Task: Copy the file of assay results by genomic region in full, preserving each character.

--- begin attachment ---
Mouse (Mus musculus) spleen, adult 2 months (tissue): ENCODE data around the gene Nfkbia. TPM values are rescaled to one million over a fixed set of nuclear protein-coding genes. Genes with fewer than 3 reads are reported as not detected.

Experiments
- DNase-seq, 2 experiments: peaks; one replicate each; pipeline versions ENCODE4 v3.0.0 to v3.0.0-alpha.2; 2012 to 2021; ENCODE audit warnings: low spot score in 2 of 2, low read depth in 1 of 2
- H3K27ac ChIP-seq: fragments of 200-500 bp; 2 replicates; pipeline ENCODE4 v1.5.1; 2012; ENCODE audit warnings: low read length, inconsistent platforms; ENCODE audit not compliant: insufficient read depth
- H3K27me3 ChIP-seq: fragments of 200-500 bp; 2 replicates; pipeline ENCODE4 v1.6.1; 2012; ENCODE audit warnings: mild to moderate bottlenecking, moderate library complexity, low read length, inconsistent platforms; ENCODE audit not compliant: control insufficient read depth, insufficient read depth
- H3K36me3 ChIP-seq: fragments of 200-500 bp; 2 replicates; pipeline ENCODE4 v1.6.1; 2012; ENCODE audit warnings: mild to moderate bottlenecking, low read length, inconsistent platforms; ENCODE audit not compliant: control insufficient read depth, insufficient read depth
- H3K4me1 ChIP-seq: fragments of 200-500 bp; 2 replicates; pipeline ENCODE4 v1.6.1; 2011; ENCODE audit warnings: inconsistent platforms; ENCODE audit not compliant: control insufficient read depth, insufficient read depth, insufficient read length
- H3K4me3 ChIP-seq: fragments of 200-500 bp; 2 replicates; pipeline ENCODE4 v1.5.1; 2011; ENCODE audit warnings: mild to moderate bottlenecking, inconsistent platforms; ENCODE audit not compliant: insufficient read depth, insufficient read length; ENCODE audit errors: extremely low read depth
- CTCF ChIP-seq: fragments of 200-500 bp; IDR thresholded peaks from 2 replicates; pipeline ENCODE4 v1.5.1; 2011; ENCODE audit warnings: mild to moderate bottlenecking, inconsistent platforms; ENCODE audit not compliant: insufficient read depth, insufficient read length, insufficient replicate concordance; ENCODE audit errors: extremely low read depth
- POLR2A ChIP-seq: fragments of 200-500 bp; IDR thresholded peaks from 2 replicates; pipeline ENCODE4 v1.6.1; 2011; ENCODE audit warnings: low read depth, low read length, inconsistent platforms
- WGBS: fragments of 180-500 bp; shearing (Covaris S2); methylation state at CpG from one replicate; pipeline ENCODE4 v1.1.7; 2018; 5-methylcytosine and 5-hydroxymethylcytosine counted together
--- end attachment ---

Mouse (Mus musculus) spleen, adult 2 months (tissue): ENCODE data around the gene Nfkbia. TPM values are rescaled to one million over a fixed set of nuclear protein-coding genes. Genes with fewer than 3 reads are reported as not detected.

Experiments
- DNase-seq, 2 experiments: peaks; one replicate each; pipeline versions ENCODE4 v3.0.0 to v3.0.0-alpha.2; 2012 to 2021; ENCODE audit warnings: low spot score in 2 of 2, low read depth in 1 of 2
- H3K27ac ChIP-seq: fragments of 200-500 bp; 2 replicates; pipeline ENCODE4 v1.5.1; 2012; ENCODE audit warnings: low read length, inconsistent platforms; ENCODE audit not compliant: insufficient read depth
- H3K27me3 ChIP-seq: fragments of 200-500 bp; 2 replicates; pipeline ENCODE4 v1.6.1; 2012; ENCODE audit warnings: mild to moderate bottlenecking, moderate library complexity, low read length, inconsistent platforms; ENCODE audit not compliant: control insufficient read depth, insufficient read depth
- H3K36me3 ChIP-seq: fragments of 200-500 bp; 2 replicates; pipeline ENCODE4 v1.6.1; 2012; ENCODE audit warnings: mild to moderate bottlenecking, low read length, inconsistent platforms; ENCODE audit not compliant: control insufficient read depth, insufficient read depth
- H3K4me1 ChIP-seq: fragments of 200-500 bp; 2 replicates; pipeline ENCODE4 v1.6.1; 2011; ENCODE audit warnings: inconsistent platforms; ENCODE audit not compliant: control insufficient read depth, insufficient read depth, insufficient read length
- H3K4me3 ChIP-seq: fragments of 200-500 bp; 2 replicates; pipeline ENCODE4 v1.5.1; 2011; ENCODE audit warnings: mild to moderate bottlenecking, inconsistent platforms; ENCODE audit not compliant: insufficient read depth, insufficient read length; ENCODE audit errors: extremely low read depth
- CTCF ChIP-seq: fragments of 200-500 bp; IDR thresholded peaks from 2 replicates; pipeline ENCODE4 v1.5.1; 2011; ENCODE audit warnings: mild to moderate bottlenecking, inconsistent platforms; ENCODE audit not compliant: insufficient read depth, insufficient read length, insufficient replicate concordance; ENCODE audit errors: extremely low read depth
- POLR2A ChIP-seq: fragments of 200-500 bp; IDR thresholded peaks from 2 replicates; pipeline ENCODE4 v1.6.1; 2011; ENCODE audit warnings: low read depth, low read length, inconsistent platforms
- WGBS: fragments of 180-500 bp; shearing (Covaris S2); methylation state at CpG from one replicate; pipeline ENCODE4 v1.1.7; 2018; 5-methylcytosine and 5-hydroxymethylcytosine counted together